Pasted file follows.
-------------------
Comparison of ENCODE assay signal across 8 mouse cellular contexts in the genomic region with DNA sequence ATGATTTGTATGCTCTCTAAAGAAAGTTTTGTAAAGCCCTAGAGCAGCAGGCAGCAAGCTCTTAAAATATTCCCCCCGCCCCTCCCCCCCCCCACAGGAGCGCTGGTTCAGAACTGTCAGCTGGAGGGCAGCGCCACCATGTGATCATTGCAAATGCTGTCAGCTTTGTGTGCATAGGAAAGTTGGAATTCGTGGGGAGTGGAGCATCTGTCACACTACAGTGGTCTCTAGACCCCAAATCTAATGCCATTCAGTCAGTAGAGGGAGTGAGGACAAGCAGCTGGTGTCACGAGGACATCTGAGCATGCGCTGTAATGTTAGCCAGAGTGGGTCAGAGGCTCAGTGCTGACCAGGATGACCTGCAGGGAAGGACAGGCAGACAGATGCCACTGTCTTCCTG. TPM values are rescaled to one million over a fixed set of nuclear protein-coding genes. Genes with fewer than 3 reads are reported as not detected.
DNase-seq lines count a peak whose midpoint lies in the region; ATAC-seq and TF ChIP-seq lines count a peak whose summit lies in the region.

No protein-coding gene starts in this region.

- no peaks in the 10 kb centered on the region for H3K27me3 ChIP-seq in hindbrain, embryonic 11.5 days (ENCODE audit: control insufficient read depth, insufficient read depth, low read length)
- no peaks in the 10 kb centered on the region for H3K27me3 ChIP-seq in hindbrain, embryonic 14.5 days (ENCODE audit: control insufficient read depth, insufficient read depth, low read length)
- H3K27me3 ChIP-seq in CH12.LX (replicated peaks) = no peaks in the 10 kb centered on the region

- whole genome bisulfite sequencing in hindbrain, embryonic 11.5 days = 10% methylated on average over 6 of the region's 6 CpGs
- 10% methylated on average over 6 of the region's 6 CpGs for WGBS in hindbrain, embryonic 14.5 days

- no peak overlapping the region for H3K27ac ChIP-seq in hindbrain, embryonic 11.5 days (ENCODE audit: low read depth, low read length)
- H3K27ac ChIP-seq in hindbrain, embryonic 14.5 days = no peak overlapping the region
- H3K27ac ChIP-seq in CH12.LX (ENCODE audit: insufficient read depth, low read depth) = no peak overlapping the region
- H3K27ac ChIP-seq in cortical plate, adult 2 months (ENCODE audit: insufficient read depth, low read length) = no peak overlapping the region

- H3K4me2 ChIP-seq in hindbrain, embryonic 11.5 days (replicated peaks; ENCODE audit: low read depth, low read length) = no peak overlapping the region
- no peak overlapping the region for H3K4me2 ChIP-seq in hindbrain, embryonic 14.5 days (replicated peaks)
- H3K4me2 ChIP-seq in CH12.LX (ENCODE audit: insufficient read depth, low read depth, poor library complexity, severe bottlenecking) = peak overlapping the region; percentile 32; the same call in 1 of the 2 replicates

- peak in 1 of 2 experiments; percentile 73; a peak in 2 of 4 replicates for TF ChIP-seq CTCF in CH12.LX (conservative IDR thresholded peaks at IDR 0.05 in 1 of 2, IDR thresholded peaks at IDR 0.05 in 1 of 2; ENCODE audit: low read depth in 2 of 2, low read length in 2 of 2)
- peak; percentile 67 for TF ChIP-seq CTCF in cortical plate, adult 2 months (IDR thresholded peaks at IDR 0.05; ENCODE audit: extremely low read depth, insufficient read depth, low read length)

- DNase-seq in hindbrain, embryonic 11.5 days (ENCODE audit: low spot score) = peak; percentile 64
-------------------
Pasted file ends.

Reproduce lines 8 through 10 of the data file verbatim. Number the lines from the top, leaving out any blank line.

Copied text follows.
- 10% methylated on average over 6 of the region's 6 CpGs for WGBS in hindbrain, embryonic 14.5 days

- no peak overlapping the region for H3K27ac ChIP-seq in hindbrain, embryonic 11.5 days (ENCODE audit: low read depth, low read length)
- H3K27ac ChIP-seq in hindbrain, embryonic 14.5 days = no peak overlapping the region